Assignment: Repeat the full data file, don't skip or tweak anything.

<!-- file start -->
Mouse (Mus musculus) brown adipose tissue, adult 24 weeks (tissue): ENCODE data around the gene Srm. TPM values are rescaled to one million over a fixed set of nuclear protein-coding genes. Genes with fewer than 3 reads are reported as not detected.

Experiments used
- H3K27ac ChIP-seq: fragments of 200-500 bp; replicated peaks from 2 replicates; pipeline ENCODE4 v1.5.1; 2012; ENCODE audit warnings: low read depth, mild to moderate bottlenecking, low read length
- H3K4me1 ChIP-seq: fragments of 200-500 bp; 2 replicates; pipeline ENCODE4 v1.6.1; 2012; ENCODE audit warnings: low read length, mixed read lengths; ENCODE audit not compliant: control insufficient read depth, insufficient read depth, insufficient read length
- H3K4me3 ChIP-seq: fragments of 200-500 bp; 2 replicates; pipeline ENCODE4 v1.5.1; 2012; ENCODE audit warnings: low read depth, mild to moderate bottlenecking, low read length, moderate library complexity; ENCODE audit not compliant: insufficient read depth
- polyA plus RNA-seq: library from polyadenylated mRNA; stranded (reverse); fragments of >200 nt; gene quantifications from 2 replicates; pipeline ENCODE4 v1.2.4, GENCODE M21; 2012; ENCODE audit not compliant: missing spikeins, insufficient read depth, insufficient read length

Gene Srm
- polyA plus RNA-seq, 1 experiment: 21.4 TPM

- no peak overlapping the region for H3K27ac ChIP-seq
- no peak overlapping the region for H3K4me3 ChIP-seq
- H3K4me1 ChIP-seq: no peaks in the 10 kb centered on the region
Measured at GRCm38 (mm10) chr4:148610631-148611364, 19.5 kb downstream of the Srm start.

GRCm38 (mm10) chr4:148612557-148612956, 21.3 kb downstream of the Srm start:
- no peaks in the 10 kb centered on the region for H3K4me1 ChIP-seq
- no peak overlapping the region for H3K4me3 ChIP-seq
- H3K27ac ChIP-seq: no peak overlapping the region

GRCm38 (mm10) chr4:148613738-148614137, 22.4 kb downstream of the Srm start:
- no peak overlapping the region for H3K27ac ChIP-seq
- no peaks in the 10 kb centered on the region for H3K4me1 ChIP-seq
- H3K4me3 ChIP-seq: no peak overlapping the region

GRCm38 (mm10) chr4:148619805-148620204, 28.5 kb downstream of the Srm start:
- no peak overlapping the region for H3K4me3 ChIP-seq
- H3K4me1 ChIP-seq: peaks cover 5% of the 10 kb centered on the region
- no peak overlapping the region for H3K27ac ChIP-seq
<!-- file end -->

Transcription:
Mouse (Mus musculus) brown adipose tissue, adult 24 weeks (tissue): ENCODE data around the gene Srm. TPM values are rescaled to one million over a fixed set of nuclear protein-coding genes. Genes with fewer than 3 reads are reported as not detected.

Experiments used
- H3K27ac ChIP-seq: fragments of 200-500 bp; replicated peaks from 2 replicates; pipeline ENCODE4 v1.5.1; 2012; ENCODE audit warnings: low read depth, mild to moderate bottlenecking, low read length
- H3K4me1 ChIP-seq: fragments of 200-500 bp; 2 replicates; pipeline ENCODE4 v1.6.1; 2012; ENCODE audit warnings: low read length, mixed read lengths; ENCODE audit not compliant: control insufficient read depth, insufficient read depth, insufficient read length
- H3K4me3 ChIP-seq: fragments of 200-500 bp; 2 replicates; pipeline ENCODE4 v1.5.1; 2012; ENCODE audit warnings: low read depth, mild to moderate bottlenecking, low read length, moderate library complexity; ENCODE audit not compliant: insufficient read depth
- polyA plus RNA-seq: library from polyadenylated mRNA; stranded (reverse); fragments of >200 nt; gene quantifications from 2 replicates; pipeline ENCODE4 v1.2.4, GENCODE M21; 2012; ENCODE audit not compliant: missing spikeins, insufficient read depth, insufficient read length

Gene Srm
- polyA plus RNA-seq, 1 experiment: 21.4 TPM

- no peak overlapping the region for H3K27ac ChIP-seq
- no peak overlapping the region for H3K4me3 ChIP-seq
- H3K4me1 ChIP-seq: no peaks in the 10 kb centered on the region
Measured at GRCm38 (mm10) chr4:148610631-148611364, 19.5 kb downstream of the Srm start.

GRCm38 (mm10) chr4:148612557-148612956, 21.3 kb downstream of the Srm start:
- no peaks in the 10 kb centered on the region for H3K4me1 ChIP-seq
- no peak overlapping the region for H3K4me3 ChIP-seq
- H3K27ac ChIP-seq: no peak overlapping the region

GRCm38 (mm10) chr4:148613738-148614137, 22.4 kb downstream of the Srm start:
- no peak overlapping the region for H3K27ac ChIP-seq
- no peaks in the 10 kb centered on the region for H3K4me1 ChIP-seq
- H3K4me3 ChIP-seq: no peak overlapping the region

GRCm38 (mm10) chr4:148619805-148620204, 28.5 kb downstream of the Srm start:
- no peak overlapping the region for H3K4me3 ChIP-seq
- H3K4me1 ChIP-seq: peaks cover 5% of the 10 kb centered on the region
- no peak overlapping the region for H3K27ac ChIP-seq